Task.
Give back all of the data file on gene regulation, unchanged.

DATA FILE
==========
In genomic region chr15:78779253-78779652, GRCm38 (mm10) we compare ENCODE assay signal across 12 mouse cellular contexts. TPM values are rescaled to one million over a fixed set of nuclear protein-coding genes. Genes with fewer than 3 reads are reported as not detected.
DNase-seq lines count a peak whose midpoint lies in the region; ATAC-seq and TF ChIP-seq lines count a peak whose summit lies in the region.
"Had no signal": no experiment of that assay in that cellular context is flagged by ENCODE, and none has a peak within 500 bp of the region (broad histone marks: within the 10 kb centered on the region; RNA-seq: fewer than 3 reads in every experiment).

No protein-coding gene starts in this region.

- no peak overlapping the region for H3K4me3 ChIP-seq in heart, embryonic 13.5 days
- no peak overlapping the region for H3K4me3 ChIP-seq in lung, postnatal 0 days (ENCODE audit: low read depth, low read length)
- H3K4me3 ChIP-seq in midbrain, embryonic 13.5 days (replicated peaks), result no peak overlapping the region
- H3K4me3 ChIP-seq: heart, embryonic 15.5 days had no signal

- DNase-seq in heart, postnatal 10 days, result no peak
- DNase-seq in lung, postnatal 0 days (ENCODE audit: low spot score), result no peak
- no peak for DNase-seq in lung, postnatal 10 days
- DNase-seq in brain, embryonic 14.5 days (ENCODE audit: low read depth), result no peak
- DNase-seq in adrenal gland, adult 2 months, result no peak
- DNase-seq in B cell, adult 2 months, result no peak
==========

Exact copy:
In genomic region chr15:78779253-78779652, GRCm38 (mm10) we compare ENCODE assay signal across 12 mouse cellular contexts. TPM values are rescaled to one million over a fixed set of nuclear protein-coding genes. Genes with fewer than 3 reads are reported as not detected.
DNase-seq lines count a peak whose midpoint lies in the region; ATAC-seq and TF ChIP-seq lines count a peak whose summit lies in the region.
"Had no signal": no experiment of that assay in that cellular context is flagged by ENCODE, and none has a peak within 500 bp of the region (broad histone marks: within the 10 kb centered on the region; RNA-seq: fewer than 3 reads in every experiment).

No protein-coding gene starts in this region.

- no peak overlapping the region for H3K4me3 ChIP-seq in heart, embryonic 13.5 days
- no peak overlapping the region for H3K4me3 ChIP-seq in lung, postnatal 0 days (ENCODE audit: low read depth, low read length)
- H3K4me3 ChIP-seq in midbrain, embryonic 13.5 days (replicated peaks), result no peak overlapping the region
- H3K4me3 ChIP-seq: heart, embryonic 15.5 days had no signal

- DNase-seq in heart, postnatal 10 days, result no peak
- DNase-seq in lung, postnatal 0 days (ENCODE audit: low spot score), result no peak
- no peak for DNase-seq in lung, postnatal 10 days
- DNase-seq in brain, embryonic 14.5 days (ENCODE audit: low read depth), result no peak
- DNase-seq in adrenal gland, adult 2 months, result no peak
- DNase-seq in B cell, adult 2 months, result no peak